12. clark (9), isn’t the King Follett address kind of problematic? I mean the text generally use is based on the notes of just one of those who attended — it is a summary at best of what Joseph Smith gave. [As I understand it, the Prophet spoke for something like two hours, and the text we have wouldn’t be enough for even a half hour.]

    Many years ago a BYU Studies article tried to reconcile the notes/transcriptions of six or seven (IIRC) accounts of the address, and as a result, probably comes closer to what Joseph Smith said. But it is still too short.

    I’ve been thinking that the address is probably something that should be translated to other languages, but which source text should be used?

  13. Ben Crowder ( is a BYU HBLL employee who dabbles in many things in art and literature. He started the online magazine and has been transcribing old literature (books by Parlet P. Pratt, etc) into ebook/web format. I like his initiatives.

  14. Sonny, way to go in writing! :)

    I did actually get feedback, which was just a once sentence response that the manuals are not intended to be a complete history, or something to that effect.

    I’ve heard that before. Blah.

    Brigham Young’s bio is absolutely ridiculous. It lists:

    1824: Marries Miriam Works (23).
    1832:…Wife dies (31).
    1834: Marries Mary Ann Angell.

    We apparently get bored of listing wives before reaching #3 and #4 (who were married to other men) and on up through #55 (or whatever, depending on the source).

    John Taylor married seven women and had 34 kids. His bio says, “This summary omits many important events of his life, including his marriages and the births and deaths of his children, to whom he was devoted.”

    So, yea, his wives and children are scrubbed, but it does mention:

    (1) His parents names
    (2) That he worked on his uncle’s farm when he was 11
    (3) That he worked as an apprentice to a cooper for less than a year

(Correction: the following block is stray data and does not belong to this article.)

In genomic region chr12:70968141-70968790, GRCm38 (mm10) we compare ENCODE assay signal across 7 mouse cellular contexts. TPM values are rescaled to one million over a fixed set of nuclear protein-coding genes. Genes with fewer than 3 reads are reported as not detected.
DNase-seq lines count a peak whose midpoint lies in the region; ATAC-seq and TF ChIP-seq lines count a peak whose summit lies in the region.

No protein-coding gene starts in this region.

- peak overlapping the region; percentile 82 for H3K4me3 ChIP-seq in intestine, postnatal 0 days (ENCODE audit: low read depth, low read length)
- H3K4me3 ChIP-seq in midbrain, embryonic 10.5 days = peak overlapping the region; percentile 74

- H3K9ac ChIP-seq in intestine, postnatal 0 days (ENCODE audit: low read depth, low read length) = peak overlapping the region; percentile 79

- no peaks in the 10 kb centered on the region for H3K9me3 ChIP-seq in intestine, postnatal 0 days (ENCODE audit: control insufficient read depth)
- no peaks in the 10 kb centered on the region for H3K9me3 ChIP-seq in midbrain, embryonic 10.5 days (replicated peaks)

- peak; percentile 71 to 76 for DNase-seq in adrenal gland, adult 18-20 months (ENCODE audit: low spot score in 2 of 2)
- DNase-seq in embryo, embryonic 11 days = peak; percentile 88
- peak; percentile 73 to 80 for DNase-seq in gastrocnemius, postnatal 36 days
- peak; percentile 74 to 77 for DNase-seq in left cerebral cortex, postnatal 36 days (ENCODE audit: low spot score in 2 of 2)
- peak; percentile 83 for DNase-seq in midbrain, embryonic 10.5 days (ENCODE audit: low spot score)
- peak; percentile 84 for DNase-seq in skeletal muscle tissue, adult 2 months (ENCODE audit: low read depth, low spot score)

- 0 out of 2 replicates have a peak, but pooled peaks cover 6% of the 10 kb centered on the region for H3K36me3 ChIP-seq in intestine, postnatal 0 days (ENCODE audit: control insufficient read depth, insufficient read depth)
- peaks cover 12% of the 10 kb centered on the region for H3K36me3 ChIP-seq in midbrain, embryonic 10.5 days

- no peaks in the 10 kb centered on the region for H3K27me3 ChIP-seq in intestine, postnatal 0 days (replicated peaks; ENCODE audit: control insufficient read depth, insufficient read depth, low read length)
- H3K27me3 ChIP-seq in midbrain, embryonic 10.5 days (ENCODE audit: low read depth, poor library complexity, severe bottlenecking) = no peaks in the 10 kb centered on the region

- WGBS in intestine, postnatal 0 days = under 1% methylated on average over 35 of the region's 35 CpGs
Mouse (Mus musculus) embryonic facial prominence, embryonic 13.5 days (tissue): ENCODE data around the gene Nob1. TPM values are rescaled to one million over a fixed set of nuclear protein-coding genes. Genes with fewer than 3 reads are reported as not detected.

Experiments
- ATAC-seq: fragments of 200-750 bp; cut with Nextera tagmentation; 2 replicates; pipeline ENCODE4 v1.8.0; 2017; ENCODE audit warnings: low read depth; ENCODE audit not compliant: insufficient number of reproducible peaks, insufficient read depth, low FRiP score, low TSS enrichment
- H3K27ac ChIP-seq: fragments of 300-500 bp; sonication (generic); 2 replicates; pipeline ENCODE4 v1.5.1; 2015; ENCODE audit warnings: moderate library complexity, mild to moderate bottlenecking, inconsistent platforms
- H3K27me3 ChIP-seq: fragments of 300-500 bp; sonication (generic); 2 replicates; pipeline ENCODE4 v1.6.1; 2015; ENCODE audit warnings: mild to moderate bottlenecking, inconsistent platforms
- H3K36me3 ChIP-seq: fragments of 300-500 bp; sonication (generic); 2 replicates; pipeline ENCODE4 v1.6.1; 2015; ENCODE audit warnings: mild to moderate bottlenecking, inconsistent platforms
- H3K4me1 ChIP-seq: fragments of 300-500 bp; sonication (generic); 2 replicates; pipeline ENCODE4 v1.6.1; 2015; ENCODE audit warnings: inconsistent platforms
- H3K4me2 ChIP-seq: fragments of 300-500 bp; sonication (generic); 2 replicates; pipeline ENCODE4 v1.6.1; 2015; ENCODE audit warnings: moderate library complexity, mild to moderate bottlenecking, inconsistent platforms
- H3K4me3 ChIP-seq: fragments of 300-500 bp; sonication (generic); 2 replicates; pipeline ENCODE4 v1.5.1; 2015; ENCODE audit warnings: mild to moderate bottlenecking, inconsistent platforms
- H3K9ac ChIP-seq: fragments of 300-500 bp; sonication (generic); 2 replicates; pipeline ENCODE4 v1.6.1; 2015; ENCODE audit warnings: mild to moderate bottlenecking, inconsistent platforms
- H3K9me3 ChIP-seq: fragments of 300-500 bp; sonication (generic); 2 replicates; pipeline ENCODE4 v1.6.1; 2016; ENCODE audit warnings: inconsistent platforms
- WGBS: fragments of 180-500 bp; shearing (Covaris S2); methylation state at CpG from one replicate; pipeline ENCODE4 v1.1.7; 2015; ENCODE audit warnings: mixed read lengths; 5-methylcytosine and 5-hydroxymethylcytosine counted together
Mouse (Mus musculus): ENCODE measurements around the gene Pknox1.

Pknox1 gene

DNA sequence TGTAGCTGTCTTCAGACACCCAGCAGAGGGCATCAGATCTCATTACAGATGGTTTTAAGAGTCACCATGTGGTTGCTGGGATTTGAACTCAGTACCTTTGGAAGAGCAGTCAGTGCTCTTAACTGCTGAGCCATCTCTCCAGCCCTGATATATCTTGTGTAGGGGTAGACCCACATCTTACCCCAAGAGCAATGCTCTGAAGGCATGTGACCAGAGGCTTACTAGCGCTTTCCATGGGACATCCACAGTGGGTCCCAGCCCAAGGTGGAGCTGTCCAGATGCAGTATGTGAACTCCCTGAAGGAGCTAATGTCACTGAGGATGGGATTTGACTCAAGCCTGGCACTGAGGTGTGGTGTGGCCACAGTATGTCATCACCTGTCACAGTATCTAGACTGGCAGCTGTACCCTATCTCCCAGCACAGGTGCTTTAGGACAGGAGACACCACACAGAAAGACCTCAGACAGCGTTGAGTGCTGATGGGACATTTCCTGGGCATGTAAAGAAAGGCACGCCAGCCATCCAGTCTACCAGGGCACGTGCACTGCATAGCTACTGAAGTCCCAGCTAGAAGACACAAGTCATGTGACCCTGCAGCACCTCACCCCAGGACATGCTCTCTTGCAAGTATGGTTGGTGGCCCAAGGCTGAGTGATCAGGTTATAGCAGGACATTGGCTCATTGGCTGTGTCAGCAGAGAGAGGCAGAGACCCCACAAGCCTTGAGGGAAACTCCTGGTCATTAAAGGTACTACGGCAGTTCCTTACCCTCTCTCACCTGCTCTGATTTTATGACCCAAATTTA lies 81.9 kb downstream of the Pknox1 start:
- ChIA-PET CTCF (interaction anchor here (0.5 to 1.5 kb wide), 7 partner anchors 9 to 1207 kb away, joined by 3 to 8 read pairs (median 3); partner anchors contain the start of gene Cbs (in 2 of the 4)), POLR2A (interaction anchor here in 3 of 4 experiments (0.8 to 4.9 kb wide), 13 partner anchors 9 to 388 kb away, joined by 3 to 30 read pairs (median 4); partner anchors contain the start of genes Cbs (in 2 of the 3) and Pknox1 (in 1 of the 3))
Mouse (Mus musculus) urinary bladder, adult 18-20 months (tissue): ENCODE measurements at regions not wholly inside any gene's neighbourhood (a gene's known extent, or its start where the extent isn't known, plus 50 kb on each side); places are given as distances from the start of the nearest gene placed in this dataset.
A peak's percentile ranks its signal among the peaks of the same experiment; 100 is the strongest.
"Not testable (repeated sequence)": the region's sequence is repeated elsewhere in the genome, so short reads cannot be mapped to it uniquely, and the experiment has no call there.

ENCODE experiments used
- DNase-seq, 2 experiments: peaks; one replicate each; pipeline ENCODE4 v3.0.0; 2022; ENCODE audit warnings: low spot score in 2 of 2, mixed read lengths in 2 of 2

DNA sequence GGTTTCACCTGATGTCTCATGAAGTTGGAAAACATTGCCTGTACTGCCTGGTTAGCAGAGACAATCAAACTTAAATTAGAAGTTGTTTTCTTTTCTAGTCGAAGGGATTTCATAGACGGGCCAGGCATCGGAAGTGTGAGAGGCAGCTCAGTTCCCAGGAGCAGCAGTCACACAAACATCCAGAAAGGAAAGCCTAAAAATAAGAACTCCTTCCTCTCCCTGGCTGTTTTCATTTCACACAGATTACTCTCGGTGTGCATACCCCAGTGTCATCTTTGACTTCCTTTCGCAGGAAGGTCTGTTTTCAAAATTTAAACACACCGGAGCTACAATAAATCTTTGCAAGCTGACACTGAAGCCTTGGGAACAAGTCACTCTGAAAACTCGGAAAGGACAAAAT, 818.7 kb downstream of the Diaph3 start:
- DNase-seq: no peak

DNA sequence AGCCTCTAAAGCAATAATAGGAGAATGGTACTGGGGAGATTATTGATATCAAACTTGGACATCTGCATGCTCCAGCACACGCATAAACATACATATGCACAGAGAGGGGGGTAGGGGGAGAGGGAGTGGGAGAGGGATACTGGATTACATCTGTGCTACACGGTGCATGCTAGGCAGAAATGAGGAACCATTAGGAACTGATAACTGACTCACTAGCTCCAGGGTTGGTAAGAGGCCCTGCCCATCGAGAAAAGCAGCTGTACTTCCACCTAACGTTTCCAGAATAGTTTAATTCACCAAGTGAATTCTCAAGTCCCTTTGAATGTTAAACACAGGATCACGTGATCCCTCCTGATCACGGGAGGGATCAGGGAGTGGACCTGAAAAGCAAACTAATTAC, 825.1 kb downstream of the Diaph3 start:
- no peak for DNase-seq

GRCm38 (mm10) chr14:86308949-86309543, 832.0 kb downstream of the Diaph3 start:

(4) That he published The Meditation and Atonement in 1882

    All, apparently, more significant than his wives and kids. Just so we know where they stand. :P

    Sam, I tried to see if I still had the email. I didn’t find it easily. My recollection is that it was something along the lines of, “curriculum is determined under inspiration and with the needs of members in mind” or something. I believe there may also have been a suggestion not to use all of the lesson material in every lesson. (Duh?)

    The answer was certainly cordial, but fairly boilerplate.

  15. I was thumbing through “Daughters in My Kingdom: The History and Work of Relief Society” the other day.

    Whereas some made an issue of the Teaching of the Presidents series for allegedly downplaying plural marriage, the Relief Society book will certainly not face that criticism as it addresses the issue and praises early sisters for being faithful both in practicing it as well as supporting its discontinuance.

  16. Here’s a question on a related topic. President Hinckley in the April 2005 General Conference noted that he had “just completed reading a newly published book by a renowned scholar” stating that “the various books of the Bible were brought together in what appears to have been an unsystematic fashion.”

    Any idea what book he was referring to?

  17. How long have you been gathering the list of conference books? Do you have a complete list since you started gathering?

  18. Lucy, if you visit the post on AMV it includes links to all the lists after each conference (4 years worth). I have not yet consolidated them into a single list.